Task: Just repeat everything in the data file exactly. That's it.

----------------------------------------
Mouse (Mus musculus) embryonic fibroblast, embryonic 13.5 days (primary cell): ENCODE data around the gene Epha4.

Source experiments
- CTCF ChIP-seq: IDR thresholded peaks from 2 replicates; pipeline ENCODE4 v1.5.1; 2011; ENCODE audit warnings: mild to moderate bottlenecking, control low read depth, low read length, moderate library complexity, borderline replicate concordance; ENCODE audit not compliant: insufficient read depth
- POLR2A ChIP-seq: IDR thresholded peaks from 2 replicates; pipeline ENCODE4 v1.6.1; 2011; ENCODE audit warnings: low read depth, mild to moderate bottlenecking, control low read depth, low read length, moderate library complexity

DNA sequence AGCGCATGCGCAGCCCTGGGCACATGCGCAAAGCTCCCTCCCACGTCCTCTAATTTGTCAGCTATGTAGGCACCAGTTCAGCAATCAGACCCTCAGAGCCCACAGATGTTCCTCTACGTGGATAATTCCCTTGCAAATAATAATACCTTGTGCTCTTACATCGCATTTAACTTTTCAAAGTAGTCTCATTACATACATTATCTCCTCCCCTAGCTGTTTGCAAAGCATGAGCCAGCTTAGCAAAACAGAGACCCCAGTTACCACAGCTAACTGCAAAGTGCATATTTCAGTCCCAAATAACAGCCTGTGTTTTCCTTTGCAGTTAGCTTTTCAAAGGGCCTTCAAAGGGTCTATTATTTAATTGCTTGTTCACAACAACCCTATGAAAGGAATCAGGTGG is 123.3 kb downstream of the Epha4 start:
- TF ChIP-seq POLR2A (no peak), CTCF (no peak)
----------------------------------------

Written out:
Mouse (Mus musculus) embryonic fibroblast, embryonic 13.5 days (primary cell): ENCODE data around the gene Epha4.

Source experiments
- CTCF ChIP-seq: IDR thresholded peaks from 2 replicates; pipeline ENCODE4 v1.5.1; 2011; ENCODE audit warnings: mild to moderate bottlenecking, control low read depth, low read length, moderate library complexity, borderline replicate concordance; ENCODE audit not compliant: insufficient read depth
- POLR2A ChIP-seq: IDR thresholded peaks from 2 replicates; pipeline ENCODE4 v1.6.1; 2011; ENCODE audit warnings: low read depth, mild to moderate bottlenecking, control low read depth, low read length, moderate library complexity

DNA sequence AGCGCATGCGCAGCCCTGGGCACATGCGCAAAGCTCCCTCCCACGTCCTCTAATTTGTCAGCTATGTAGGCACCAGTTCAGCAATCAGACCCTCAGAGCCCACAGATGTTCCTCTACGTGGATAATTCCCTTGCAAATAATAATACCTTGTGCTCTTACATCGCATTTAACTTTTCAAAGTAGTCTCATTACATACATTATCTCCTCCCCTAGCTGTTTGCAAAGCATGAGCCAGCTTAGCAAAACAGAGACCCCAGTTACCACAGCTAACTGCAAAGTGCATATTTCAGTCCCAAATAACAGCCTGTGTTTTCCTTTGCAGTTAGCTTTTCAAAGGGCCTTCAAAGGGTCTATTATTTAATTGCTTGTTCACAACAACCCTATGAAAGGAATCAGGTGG is 123.3 kb downstream of the Epha4 start:
- TF ChIP-seq POLR2A (no peak), CTCF (no peak)